Western funeral traditions have separated life from death, creating rigid timelines and rituals that have stigmatized the discussion of death and mourning. The bereaved are utilizing digital tools to express the expectations dictated by society while also serving personal needs to maintain relational continuity with the deceased. This project seeks to use storytelling and digital tools to resurrect the intimacy and personalization of dying, deathcare, and bereavement to encourage reform in the funeral industry and raise awareness on alternative approaches to expressing grief.
The business of dying used to be personal. Prior to the Civil War, most Americans died in their homes, surrounded by their families—an end considered to be “the good death” . Funerals transitioned to be held outside the home during the boom of urbanization in the 1920s [1, 2]. Increasingly, people became distanced from the deceased, and by the 1960s, two-thirds of deaths occurred in hospitals, sequestered and removed from the affected family. Popular American funeral practices often provide little to no time with the body before embalmment or cremation, and immediate friends and family are given only a few hours during visitation to grieve alongside their loved one’s remains, often in the eyes of the “public”. This system creates stress and pressure for the bereaved to act within accepted behavioral norms [2, 3]. In addition to societal expectations placed on the bereaved, studies indicate some bereaved individuals lack an understanding of their personal grieving style, which can lead to anxiety and struggling with their loss because they believe their grief is not normal .
In American culture, death is no longer open for discussion, and the bereaved lack the necessary tools and resources for processing death and facing their own mortality. With this project, I seek to create a more intimate, customized deathcare experience to support bereaved individuals, identify digital tools we can leverage to aid the bereaved, and ultimately reduce the stigma of discussing death.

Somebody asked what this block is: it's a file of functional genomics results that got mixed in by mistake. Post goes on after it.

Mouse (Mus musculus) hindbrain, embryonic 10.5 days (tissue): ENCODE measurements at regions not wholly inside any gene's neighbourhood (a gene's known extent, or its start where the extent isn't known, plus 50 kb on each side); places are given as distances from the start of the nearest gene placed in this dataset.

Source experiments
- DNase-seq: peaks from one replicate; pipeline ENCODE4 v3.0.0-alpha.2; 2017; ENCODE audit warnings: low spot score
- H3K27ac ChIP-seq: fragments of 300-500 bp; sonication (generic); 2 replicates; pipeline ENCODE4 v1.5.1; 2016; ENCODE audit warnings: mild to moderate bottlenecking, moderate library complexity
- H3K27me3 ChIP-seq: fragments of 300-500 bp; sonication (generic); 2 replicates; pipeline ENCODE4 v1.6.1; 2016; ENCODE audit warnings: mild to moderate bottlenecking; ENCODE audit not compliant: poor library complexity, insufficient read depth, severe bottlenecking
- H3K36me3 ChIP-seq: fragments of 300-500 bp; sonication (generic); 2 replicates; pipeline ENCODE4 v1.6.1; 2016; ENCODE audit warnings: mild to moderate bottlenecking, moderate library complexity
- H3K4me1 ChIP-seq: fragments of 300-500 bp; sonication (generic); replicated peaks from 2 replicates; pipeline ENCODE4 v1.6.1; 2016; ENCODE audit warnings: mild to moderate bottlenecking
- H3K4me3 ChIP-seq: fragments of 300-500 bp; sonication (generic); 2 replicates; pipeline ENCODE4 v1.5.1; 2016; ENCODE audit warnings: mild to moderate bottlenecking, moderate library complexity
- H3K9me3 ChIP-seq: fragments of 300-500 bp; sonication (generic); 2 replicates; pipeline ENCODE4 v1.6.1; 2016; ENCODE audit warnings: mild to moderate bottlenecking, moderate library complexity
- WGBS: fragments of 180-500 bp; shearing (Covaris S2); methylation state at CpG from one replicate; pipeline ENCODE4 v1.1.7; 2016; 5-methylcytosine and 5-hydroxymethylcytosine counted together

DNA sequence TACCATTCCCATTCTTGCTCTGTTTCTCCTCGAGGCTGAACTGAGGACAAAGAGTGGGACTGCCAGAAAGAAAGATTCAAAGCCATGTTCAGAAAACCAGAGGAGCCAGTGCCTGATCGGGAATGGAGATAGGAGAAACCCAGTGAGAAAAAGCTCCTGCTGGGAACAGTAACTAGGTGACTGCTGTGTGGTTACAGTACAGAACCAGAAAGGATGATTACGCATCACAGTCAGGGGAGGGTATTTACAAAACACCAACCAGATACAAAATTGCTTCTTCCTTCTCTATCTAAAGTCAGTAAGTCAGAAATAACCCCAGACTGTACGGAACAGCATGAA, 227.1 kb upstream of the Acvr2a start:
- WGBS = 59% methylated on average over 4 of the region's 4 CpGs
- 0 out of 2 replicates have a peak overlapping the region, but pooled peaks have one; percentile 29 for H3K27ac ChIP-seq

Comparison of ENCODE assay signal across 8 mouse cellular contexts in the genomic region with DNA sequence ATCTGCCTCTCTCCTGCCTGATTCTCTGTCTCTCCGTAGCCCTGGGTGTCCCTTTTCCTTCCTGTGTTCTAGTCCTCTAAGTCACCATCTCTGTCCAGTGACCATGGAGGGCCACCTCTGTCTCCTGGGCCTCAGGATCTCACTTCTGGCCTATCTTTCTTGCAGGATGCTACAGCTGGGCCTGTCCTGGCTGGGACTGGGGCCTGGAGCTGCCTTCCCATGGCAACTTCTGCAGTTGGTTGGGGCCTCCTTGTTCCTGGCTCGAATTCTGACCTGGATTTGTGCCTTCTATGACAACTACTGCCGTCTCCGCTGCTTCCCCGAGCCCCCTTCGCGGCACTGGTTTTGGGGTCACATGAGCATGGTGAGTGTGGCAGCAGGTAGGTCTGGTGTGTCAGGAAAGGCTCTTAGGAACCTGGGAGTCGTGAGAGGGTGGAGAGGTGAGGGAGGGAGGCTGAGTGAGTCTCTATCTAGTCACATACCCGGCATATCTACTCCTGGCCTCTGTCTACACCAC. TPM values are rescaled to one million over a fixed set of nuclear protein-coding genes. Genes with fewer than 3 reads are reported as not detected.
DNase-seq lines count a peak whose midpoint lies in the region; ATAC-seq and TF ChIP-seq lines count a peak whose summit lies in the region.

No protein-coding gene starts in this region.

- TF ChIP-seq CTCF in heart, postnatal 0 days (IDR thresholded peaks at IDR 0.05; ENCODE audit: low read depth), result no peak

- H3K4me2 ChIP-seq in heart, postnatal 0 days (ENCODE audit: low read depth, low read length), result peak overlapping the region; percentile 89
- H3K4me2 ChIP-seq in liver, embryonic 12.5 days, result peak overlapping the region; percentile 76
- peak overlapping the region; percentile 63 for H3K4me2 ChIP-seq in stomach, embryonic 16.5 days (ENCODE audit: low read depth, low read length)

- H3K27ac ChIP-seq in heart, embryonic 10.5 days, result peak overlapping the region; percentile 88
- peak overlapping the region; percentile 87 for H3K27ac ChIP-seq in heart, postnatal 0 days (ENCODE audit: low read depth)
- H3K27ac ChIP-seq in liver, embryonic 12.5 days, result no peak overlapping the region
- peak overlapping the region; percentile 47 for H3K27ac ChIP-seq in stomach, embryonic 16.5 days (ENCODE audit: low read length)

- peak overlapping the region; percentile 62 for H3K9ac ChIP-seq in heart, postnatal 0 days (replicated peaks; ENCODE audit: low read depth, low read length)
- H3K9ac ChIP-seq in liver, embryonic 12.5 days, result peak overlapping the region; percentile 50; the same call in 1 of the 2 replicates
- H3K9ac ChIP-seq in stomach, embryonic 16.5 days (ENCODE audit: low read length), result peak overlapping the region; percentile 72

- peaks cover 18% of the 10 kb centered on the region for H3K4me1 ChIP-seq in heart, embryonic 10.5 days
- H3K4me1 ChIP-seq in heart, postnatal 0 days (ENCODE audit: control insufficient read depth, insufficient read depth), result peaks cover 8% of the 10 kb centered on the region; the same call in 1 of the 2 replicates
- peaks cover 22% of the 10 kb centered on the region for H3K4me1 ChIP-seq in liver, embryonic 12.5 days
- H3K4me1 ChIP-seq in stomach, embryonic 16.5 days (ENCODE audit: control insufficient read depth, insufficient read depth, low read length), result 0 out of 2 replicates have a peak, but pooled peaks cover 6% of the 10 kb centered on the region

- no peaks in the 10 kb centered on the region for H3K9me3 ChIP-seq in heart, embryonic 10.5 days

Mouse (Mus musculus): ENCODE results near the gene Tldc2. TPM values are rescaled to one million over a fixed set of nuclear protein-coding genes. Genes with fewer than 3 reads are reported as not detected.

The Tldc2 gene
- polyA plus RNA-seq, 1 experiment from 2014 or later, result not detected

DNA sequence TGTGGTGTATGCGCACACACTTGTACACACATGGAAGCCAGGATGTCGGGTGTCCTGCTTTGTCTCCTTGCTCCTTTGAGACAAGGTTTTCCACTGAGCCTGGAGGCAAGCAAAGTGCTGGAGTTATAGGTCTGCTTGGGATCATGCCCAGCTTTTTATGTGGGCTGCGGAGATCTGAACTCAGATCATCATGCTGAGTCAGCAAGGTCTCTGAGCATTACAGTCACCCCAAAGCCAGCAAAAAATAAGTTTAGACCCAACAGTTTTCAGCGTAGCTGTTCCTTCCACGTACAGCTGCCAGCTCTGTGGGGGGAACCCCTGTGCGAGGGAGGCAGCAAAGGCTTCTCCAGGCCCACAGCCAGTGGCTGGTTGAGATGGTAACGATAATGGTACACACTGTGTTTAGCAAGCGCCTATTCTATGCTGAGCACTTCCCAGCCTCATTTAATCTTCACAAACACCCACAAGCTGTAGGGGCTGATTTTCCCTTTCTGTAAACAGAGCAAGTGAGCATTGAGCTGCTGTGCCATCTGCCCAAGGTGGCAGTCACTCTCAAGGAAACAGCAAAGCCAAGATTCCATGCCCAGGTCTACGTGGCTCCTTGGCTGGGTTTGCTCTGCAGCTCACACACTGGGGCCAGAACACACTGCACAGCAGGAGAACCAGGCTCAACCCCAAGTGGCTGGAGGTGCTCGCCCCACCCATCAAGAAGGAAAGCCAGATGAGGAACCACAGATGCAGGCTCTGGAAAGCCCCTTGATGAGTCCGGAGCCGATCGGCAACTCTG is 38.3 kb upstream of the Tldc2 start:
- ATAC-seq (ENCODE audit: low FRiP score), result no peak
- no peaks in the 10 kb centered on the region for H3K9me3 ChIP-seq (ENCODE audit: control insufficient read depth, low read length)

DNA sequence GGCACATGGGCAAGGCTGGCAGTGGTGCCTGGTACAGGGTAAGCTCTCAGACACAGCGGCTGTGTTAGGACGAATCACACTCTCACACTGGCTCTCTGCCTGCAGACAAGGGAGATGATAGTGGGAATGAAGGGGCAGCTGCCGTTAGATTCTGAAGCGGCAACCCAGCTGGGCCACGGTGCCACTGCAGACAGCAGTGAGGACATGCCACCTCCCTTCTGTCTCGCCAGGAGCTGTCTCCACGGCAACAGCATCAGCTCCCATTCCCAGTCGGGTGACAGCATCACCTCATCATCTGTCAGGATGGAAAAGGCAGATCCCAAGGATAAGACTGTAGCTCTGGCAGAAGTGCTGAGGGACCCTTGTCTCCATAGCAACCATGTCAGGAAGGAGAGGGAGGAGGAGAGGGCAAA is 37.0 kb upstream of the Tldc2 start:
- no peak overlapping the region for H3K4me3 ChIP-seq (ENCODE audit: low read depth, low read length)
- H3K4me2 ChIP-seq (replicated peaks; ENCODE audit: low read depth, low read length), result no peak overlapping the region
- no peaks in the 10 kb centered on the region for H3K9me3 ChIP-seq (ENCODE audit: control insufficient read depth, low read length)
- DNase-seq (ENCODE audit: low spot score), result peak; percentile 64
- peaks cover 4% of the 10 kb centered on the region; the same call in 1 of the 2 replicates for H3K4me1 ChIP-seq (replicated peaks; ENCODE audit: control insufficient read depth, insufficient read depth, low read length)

Mourning Behavior on the Internet
Research has confirmed that bereaved individuals are using social media and other computer-mediated communication channels to continue relational bonds with the deceased [3, 5, 6, 9]. This includes building memorial websites, writing on message boards, using Facebook to post on the deceased’s walls, as well as sharing photos of grief and emotion on Instagram. Maintaining relational continuity with the deceased, whether by communication or other means, helps the bereaved make sense of their loss and clarify their identity/place in the world without their loved one [3, 5].
Many studies note that the bereaved use social channels to speak directly to the deceased [3, 5, 6, 7, 8, 9]. This is an example of “transcorporeal communication” (TcC), which is defined as communication directed at the deceased. Researchers posit that TcC is a positive way to continue bonds and manage grief . This opposes the traditional Western thought that grief is a finite experience that one can overcome only when the individual cuts bonds with the deceased and seeks to “move on” . This approach to death fails the bereaved because grief does not progress in a linear fashion; individuals might feel fine one moment and then swallowed by emotional unrest in the next. Using digital tools for remediating grief provides a place for grief anytime of the day and creates space for expressing sudden feelings of sorrow and sadness .
Limitations of Research